Producers should expect interest rates to rise by 2017, bringing lower land values, farm profits and agricultural exports, says Jason Henderson, director of Purdue Extension and a professor of agricultural economics.
“It has a direct effect on your income,” Henderson told farmers at the 2015 Top Farmer Conference at Purdue this week. “It has a direct effect on your collateral.”
This new era will be different than the 1980s, when interest rates skyrocketed upward of 18% with little warning. This time, the Federal Reserve has spent time informing people of its plans well in advance of enacting them.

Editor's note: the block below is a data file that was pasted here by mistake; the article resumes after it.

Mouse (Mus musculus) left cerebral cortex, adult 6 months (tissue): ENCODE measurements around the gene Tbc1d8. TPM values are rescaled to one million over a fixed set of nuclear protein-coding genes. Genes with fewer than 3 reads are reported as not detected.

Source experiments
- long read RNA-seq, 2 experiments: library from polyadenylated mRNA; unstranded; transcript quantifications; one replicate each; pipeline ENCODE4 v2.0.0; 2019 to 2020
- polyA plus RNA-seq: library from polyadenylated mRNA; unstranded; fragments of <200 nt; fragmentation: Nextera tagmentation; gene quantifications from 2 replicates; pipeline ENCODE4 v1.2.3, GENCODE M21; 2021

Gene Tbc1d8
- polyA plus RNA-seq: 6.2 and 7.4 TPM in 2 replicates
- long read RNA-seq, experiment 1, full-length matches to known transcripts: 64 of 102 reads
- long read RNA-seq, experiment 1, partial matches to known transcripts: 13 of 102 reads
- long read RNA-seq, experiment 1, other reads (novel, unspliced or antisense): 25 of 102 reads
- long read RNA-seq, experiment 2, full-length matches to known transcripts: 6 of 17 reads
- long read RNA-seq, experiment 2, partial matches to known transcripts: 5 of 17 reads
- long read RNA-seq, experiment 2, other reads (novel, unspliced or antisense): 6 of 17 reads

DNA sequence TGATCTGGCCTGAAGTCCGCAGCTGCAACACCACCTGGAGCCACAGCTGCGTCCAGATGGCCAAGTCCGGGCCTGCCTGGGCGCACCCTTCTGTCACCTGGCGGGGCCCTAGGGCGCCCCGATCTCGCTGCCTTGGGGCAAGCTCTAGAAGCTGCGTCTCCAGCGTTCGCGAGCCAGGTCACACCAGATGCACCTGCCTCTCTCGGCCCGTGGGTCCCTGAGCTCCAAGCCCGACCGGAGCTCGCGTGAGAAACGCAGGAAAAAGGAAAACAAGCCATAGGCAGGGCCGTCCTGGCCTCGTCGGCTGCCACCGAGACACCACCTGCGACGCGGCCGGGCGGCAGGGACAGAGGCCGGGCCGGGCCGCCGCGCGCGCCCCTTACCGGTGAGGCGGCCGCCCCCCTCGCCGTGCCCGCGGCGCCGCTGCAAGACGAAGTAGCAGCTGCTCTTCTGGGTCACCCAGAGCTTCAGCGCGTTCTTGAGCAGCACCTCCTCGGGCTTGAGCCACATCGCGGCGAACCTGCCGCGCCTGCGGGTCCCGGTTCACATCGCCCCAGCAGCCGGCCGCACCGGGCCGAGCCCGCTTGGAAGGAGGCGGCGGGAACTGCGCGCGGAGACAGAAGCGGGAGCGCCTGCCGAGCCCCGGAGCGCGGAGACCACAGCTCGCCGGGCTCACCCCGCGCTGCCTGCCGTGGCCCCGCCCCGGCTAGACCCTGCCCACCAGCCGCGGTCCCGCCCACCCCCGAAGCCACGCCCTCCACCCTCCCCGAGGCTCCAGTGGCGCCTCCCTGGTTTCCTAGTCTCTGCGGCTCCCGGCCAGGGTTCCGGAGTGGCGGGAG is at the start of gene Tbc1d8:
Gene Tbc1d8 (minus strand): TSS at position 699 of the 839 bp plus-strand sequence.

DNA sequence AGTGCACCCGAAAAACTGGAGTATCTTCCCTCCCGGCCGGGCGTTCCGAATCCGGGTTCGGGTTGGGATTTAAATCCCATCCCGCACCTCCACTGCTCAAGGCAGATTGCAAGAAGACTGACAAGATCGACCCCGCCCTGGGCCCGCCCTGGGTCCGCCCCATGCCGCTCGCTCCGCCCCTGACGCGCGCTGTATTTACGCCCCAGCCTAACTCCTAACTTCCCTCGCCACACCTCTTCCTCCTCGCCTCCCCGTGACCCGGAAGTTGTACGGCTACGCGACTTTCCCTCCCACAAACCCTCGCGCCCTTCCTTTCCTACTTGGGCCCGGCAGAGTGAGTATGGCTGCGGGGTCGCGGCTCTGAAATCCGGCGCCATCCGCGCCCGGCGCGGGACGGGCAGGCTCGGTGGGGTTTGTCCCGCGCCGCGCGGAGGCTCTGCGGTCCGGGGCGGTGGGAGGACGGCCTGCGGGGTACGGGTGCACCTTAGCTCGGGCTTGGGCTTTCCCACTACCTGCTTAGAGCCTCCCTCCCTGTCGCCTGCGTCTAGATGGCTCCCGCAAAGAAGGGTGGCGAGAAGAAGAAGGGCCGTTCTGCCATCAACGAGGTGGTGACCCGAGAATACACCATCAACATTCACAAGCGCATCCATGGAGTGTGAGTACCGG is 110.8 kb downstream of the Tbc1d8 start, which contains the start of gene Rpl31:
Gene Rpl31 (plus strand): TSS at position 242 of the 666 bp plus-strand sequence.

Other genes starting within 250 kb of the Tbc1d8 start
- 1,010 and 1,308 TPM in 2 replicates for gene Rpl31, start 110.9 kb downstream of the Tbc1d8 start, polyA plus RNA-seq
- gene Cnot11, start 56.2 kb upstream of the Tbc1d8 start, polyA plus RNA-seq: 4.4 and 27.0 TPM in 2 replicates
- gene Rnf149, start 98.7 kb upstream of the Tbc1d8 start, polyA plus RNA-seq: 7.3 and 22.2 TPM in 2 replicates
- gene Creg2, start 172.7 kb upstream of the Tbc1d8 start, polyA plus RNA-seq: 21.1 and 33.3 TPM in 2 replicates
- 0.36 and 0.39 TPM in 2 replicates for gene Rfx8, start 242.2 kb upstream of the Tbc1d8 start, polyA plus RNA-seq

Despite the challenges higher interest rates will pose to farmers in light of tight or nonexistent margins, Henderson sees a silver lining: He expects farmers to eventually see the profit opportunities of a lifetime.
Until then, producers should prepare for higher interest rates by revisiting management strategies and their books.
“Make sure you have working capital,” Henderson stresses. “Make sure you have some cash.”
Producers with a rainy day fund will be able to weather seesaw interest rates as the Fed course corrects based on economic signals such as unemployment and manufacturing capacity.